HOST NATION BATTLE
Safa confident of ability to host next women’s soccer World Cup, despite issues plaguing SA
South Africa’s bid to host the 2027 tournament has taken full flight in recent weeks. However, with all the issues currently plaguing the country, can it host a better event than the other candidates?
South Africa’s audacious bid to host the 2027 Fifa women’s World Cup is gaining momentum and support rapidly. However, the issues currently plaguing the country — such as an unreliable electricity supply, as well as water issues for some regions in the country may prove a stumbling block.
The hosts of a successful 2010 Fifa men’s World Cup face stiff competition. Brazil is one of the countries that have formally expressed their interest to host the showpiece. Germany, Belgium and the Netherlands have also put a joint bid to host. The US and Mexico are also interested in teaming to host the tournament.
Though these countries also face their own internal challenges, they have financial resources in abundance that would likely help them plaster over their own issues. The South African Football Association (Safa) has a more optimistic view though.
“We are going through difficult times as a country. But we have a choice of whether we succumb to the cynicism and the skepticism that we are all experiencing as a country. Or we have a choice to say we will do what we can to make a meaningful difference and contribution,” chairperson of South Africa’s bid committee Tumi Dlamini told journalists upon her official appointment.
Dlamini — who was officially unveiled as South Africa’s bid committee chair a week ago — is a member of Safa’s Governance Committee and has served in several soccer committees. These include the Confederation of African Football (Caf) Governance Committee and 2010 soccer World Cup Organising Committee.
Her team in the committee will consist of Safa CEO Lydia Monyepao and former acting Safa chief executive Russell Paul. The latter recently served as chief operations officer of the 2022 Qatar World Cup.
Also part of the team are Caf vice president Kanizat Ibrahim, Fifa council member Isha Johansen and Safa vice president Anastasia Tsichlas. Justice Sisi Khampepe will serve as the independent compliance and ethics officer for the bid.
Dlamini suggested that the fact that a large chunk of their bid rivals had recently hosted major sports events, or were set to host them in the near future, might prove useful for South Africa’s hosting hopes.
“You have to look at who else is bidding for the 2027 women’s World Cup. For instance, the US (Los Angeles) will be hosting the Olympics [in 2028]. It will be hosting the next men’s World Cup, in 2026. There’s a thing called spectator fatigue. There’s a thing called government fatigue for hosting these huge sporting events,” stated Dlamini.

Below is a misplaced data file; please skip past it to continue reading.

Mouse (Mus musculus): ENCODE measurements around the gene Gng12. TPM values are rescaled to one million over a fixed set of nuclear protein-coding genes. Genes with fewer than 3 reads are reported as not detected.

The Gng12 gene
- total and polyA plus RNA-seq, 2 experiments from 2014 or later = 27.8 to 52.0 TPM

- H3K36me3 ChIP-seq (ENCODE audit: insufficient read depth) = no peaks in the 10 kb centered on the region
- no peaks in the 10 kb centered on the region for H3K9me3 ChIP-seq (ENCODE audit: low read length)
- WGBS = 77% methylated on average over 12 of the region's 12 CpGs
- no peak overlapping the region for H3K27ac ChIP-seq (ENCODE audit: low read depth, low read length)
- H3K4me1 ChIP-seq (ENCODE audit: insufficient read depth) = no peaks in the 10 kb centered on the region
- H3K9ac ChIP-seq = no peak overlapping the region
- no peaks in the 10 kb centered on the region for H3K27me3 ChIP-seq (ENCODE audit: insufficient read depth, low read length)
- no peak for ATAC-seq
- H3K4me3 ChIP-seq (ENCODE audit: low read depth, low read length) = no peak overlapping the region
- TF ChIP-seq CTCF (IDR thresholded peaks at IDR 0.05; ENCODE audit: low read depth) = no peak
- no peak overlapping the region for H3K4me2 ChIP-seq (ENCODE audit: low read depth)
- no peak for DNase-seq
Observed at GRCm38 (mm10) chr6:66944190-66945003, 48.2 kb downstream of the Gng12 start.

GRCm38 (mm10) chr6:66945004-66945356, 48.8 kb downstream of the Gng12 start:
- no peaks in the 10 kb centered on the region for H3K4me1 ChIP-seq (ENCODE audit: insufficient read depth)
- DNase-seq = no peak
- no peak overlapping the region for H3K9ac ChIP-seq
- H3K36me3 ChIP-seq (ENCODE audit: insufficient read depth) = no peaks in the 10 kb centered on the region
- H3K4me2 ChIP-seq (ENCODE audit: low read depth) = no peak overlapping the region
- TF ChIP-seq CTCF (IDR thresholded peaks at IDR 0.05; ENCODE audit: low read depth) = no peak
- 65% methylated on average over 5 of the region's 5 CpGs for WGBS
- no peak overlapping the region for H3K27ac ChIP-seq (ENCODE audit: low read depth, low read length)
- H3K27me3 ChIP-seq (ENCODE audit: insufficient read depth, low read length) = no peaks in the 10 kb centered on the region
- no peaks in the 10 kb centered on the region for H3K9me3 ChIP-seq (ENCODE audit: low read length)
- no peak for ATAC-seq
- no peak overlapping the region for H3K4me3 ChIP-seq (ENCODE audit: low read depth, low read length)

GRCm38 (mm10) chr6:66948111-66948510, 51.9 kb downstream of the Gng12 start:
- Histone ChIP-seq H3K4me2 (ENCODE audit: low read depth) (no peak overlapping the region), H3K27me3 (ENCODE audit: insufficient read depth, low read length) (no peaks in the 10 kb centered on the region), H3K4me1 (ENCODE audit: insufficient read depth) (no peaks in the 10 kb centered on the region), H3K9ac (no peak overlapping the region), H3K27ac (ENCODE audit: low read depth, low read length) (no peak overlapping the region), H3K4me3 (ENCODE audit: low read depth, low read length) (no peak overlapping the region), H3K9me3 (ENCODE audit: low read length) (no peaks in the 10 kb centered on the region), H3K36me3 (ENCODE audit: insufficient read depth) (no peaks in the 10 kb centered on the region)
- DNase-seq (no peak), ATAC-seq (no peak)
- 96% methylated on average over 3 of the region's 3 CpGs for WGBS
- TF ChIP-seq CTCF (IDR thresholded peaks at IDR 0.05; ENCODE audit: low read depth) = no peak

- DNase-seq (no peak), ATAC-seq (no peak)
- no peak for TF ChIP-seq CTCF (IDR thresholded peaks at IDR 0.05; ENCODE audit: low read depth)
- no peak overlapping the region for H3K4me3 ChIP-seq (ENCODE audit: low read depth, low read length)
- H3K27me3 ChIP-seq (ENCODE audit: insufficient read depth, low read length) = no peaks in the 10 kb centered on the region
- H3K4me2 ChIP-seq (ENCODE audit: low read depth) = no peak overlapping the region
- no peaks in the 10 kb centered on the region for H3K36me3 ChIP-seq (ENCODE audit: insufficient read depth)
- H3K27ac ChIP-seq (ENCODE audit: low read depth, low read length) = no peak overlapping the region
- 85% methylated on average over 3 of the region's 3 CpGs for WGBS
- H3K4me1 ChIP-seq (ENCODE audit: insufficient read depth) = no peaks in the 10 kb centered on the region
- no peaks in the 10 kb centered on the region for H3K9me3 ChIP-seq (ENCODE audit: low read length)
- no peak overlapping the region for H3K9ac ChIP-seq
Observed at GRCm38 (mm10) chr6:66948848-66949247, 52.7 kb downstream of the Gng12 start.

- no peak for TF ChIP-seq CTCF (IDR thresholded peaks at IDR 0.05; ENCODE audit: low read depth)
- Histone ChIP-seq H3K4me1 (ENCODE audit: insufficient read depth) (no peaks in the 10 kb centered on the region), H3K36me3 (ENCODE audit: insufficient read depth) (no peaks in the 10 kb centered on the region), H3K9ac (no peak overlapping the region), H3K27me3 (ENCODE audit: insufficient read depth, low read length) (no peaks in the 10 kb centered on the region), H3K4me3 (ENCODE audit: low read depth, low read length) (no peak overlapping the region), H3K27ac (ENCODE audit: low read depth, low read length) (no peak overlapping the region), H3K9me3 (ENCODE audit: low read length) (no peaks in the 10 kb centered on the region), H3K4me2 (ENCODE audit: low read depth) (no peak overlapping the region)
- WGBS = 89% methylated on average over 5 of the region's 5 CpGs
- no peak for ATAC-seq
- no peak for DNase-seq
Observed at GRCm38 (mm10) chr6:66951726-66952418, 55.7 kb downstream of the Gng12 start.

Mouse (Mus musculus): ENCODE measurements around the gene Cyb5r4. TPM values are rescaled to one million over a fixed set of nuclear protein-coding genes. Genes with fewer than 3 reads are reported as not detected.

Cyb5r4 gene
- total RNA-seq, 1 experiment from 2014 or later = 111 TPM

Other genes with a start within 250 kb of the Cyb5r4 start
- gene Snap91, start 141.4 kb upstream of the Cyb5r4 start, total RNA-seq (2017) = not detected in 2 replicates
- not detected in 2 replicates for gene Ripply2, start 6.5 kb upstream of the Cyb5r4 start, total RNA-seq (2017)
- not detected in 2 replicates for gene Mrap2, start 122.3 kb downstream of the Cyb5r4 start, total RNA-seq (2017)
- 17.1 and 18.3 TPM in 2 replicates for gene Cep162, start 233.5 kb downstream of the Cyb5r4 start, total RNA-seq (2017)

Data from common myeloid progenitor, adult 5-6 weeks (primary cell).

“In South Africa and Africa, the last large-scale Fifa event we hosted was the men’s World Cup in 2010. Similarly, Brazil has hosted the Olympics. Is there still the appetite from Brazil to host another big event so soon? We believe that for these reasons, we as Africa, do have a better chance of winning this bid.”
The bid from South Africa has received widespread support from the bulk of relevant stakeholders to date. These include Africa’s soccer mother body Caf, the Council of Southern Africa Football Associations (Cosafa), as well South Africa’s sports ministry.
“I am very pleased with this update from Safa, and the details around the progress and the work that has been achieved to date,” Minister Kodwa said.
“We support South Africa fully because South Africa is ready. All the infrastructure is ready and we also know that South Africa is capable of bringing the World Cup to our zone in Africa for the second time (after the 2010 men’s tournament),” stated Cosafa president Artur de Almeida e Silva.
Safa has said winning the right to host this tournament will hand tourism in South Africa a much-needed boost, which might in turn spill over to businesses that find themselves crippled by the aftereffects of the Covid-19 pandemic, as well as the crippling rolling blackouts that followed soon after.
With women’s soccer being one of the fastest-growing sports globally, a World Cup is sure to attract international interest. Next month’s soccer spectacle in Australia and New Zealand is on track to become the most attended standalone women’s sporting event ever — with over one million tickets sold to date.
However, with South Africans feeling the pinch of an extremely tough economic climate, the question is whether there will be a buy-in from the locals as well.
After all, a Hollywoodbets Super League is lucky to be attended by 500 people. Banyana Banyana matches don’t garner as much as eyes as they ought either, even after the team triumphed in the Women’s Africa Cup of Nations in 2022.
Safa believes a World Cup will inject more interest in women’s soccer in the country.
The official bid documents by the interested parties have to be submitted to Fifa by 8 December 2023. The successful bid will be announced by world soccer’s governing body on 17 May 2024. DM